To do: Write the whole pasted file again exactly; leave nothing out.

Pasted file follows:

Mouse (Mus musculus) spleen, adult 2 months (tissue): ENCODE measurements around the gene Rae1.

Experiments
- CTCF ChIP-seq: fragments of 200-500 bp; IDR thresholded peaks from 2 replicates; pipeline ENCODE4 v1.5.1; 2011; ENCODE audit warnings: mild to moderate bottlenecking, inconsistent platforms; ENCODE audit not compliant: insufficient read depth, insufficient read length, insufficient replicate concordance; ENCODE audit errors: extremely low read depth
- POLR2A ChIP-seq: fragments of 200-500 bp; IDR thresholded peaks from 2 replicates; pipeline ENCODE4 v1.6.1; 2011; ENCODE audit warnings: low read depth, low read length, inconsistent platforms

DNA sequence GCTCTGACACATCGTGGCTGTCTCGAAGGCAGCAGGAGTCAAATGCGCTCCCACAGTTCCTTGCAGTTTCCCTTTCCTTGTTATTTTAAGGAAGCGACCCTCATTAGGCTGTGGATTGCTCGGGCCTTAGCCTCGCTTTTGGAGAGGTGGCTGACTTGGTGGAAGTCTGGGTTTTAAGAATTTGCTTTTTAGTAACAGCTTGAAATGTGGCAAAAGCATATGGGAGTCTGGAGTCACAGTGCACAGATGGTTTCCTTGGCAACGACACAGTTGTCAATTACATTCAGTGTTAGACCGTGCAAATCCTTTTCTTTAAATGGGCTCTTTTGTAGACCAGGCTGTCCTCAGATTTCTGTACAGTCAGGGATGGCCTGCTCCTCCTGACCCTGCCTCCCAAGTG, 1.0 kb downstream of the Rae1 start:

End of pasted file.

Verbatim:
Mouse (Mus musculus) spleen, adult 2 months (tissue): ENCODE measurements around the gene Rae1.

Experiments
- CTCF ChIP-seq: fragments of 200-500 bp; IDR thresholded peaks from 2 replicates; pipeline ENCODE4 v1.5.1; 2011; ENCODE audit warnings: mild to moderate bottlenecking, inconsistent platforms; ENCODE audit not compliant: insufficient read depth, insufficient read length, insufficient replicate concordance; ENCODE audit errors: extremely low read depth
- POLR2A ChIP-seq: fragments of 200-500 bp; IDR thresholded peaks from 2 replicates; pipeline ENCODE4 v1.6.1; 2011; ENCODE audit warnings: low read depth, low read length, inconsistent platforms

DNA sequence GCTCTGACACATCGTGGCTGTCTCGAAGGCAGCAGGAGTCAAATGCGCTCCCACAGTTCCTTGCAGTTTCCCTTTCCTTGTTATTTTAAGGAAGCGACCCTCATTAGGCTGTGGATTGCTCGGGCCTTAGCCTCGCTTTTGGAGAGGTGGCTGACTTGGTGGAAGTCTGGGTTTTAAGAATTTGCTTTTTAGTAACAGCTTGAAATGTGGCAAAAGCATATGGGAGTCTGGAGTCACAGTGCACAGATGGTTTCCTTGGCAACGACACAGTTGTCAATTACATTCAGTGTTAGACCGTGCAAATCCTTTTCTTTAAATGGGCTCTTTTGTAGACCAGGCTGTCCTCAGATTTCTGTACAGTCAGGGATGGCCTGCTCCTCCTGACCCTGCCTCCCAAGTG, 1.0 kb downstream of the Rae1 start: